In 2004, the Securities and Exchange Commission launched an investigation of the mutual fund Putnam Investments amid allegations of market-timing fraud. The estimated losses incurred by investors as a result of Putnam’s market-timing practices were about $4.4 million over seven years.
But it was the aftermath that really hurt: in the first three months of the SEC’s investigation, many of Putnam’s investors panicked, prompting massive redemptions of their holdings. One prominent expert’s report to the SEC estimated that investors who stuck with the fund ended up losing about $48 million.
Since then, Putnam has rebuilt its reputation and its holdings, but the 2004 run illustrates a classic coordination failure, one to which open-end funds, such as mutual funds and hedge funds, are particularly sensitive.
Unlike closed-end funds, open-ended funds allow investors to redeem their shares at the end of any trading day. That easy access to redemption can pose a problem, says Professor Wei Jiang. “To pay out to redeemers, the fund has to liquidate assets, which is costly. The remaining investors bear the cost, in the form of trading commissions, price impacts and deviation from the fund manager’s desired portfolio allocation.” Market observers had given little attention to the implication of this effect because, until recently, runs on open-ended funds had been rare.
Mutual fund performance isn’t persistent on its own: poor performance today by a fund doesn’t doom a fund to poor performance in the future, nor does good performance today guarantee the same tomorrow. “However,” says Jiang, “we do see that people tend to redeem from funds that have performed poorly, especially from funds that invest primarily in illiquid assets such as small-cap stocks.”
Too many such redemptions can create fragility in a fund. “Even if an investor thinks a fund’s poor performance is just bad luck,” Jiang says, “if that investor thinks the poor performance will prompt others to redeem, he is more likely to rush to redeem. And this self-fulfilling, amplifying effect can be much more prominent during a crisis.”
Jiang, working with Qi Chen of Duke University and Itay Goldstein of the University of Pennsylvania, examined Morningstar data on flows to mutual funds and the trading liquidity of underlying assets to learn more about the dynamics of runs on mutual funds. Their analysis reveals two key factors that influence the severity of self-fulfilling redemptions.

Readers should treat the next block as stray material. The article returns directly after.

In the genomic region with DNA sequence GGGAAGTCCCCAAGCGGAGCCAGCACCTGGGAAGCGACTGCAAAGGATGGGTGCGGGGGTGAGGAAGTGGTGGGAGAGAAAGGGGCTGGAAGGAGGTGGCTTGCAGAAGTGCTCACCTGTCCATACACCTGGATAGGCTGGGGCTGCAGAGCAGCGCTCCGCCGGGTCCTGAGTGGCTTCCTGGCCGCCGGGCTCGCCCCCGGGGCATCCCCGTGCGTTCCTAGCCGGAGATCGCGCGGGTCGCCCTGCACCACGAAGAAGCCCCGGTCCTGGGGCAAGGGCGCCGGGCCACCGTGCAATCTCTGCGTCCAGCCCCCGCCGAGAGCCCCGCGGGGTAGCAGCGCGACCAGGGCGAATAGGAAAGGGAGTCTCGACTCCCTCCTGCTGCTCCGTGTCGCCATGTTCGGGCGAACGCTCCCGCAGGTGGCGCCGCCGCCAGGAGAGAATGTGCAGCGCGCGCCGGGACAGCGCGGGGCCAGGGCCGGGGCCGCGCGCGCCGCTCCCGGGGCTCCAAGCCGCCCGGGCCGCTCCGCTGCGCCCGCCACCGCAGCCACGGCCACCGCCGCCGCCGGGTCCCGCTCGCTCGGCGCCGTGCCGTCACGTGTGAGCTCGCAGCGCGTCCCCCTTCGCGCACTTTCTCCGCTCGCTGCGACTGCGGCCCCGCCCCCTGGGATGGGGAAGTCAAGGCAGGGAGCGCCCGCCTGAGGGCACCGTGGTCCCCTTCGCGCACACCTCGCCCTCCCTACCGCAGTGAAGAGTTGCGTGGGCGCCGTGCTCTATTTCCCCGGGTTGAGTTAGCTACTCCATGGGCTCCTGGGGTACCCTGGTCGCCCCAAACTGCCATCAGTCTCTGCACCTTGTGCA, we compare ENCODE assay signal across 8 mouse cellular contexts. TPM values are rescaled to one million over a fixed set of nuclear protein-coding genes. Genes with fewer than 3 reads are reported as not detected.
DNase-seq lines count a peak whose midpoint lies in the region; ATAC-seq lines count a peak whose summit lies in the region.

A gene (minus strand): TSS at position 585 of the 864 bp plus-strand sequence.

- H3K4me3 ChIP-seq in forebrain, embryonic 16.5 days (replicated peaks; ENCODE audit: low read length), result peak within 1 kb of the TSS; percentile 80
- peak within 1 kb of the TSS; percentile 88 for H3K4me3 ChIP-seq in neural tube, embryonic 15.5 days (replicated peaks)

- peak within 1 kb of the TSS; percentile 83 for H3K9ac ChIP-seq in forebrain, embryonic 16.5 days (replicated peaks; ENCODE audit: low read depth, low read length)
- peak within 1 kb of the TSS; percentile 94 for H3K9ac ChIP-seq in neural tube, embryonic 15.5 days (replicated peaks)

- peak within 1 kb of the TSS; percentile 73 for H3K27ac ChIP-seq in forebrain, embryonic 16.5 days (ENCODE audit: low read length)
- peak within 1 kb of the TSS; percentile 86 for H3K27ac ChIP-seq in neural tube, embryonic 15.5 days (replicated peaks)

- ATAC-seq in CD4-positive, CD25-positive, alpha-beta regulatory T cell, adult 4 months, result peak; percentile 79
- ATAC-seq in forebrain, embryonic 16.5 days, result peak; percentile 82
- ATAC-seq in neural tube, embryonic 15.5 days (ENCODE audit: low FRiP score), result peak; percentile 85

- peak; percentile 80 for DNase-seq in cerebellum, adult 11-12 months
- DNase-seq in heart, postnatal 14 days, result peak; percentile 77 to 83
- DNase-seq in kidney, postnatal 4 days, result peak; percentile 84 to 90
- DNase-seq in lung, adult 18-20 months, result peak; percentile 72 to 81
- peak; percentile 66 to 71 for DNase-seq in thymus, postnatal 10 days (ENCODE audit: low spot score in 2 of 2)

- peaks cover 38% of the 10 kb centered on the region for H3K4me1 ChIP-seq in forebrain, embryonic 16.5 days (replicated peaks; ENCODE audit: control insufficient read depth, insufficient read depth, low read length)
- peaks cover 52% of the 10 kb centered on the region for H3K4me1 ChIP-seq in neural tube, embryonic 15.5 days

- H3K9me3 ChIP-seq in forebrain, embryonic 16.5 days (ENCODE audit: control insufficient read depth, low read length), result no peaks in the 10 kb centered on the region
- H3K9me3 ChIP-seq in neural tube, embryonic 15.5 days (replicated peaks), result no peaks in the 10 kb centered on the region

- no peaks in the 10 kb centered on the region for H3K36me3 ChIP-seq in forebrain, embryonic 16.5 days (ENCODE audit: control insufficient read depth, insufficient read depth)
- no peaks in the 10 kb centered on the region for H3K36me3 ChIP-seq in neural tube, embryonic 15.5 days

The first factor is how much it costs the fund, and remaining investors, when some investors choose to redeem their shares. For funds invested in highly liquid stocks, like S&P 500 stocks, the cost of liquidating assets to cover redemptions is likely to be only a few basis points, a price few investors remaining in a fund are likely to be concerned about. But when a fund’s underlying assets are highly illiquid, the transaction cost of covering the redemptions is likely to be much higher, and the risk of a “run” on the fund much higher. Remaining investors who anxiously watch assets become diluted may consider redeeming as a way to avoid future losses.
The second factor the analysis considers is investors’ beliefs about their fellow investors. Whether investors view their fellow investors as stable and likely to stay in a fund, or likely to leave a fund, can also contribute to the likelihood and intensity of a run. The researchers looked at who holds funds and found that institutional investors are less likely to chase performance, while retail investors tend to move money around far more frequently. As a result, the same institutional investor is more likely to redeem from a losing fund if the fund is open primarily to retail investors and is likely to stay if the fellow investors are also institutional.
Can mutual funds — and similar open-end funds — preempt such runs? The researchers’ analysis suggests that funds can adjust their cash holdings and impose some redemption restrictions — a less extreme version of the practice associated with closed-end funds. But both practices have some inherent limitations.
Cash holdings, while protecting against potentially costly redemptions on illiquid assets, don’t earn a return. Redemption restrictions, while they may postpone or slow down a potential run, are not usually welcome, particularly by unsophisticated investors, who may not understand the benefits this method offers. A fund must proceed carefully when instituting such restrictions, because it risks driving unhappy investors to seek out less restrictive investment funds.
In 2006, retail fund managers began to express interest in entering alternative investing fields (like real estate and private equity, which have traditionally been the exclusive territory of private funds open to institutions and high-net-worth individuals), and mutual fund families started talking about establishing mutual fund shares for their investors to pool money to invest in alternative funds.
But all this talk came at a time when funds were less subject to runs than they are now, and it’s likely fund managers weren’t considering the risk that coordination failures can carry for alternative investments. “The assets in these alternative funds are very illiquid, so a fund might have to sell a dollar’s worth of asset in order to raise 90 cents,” Jiang says. “Given the financial crisis, the entry of retail investors into those fields is unlikely to move forward any time soon.”
Wei Jiang is the Sidney Taurel Associate Professor of Business in the Finance and Economics Division at Columbia Business School.
Wei Jiang is Arthur F. Burns Professor of Free and Competitive Enterprise in the Finance and Economics Division, and the Vice Dean (for Curriculum and Instruction) at Columbia Business School. She is also a Scholar-in-Residence at Columbia Law School, a Senior Fellow at the Program on Corporate Governance at Harvard Law School, and a Research Associate of the NBER—Law...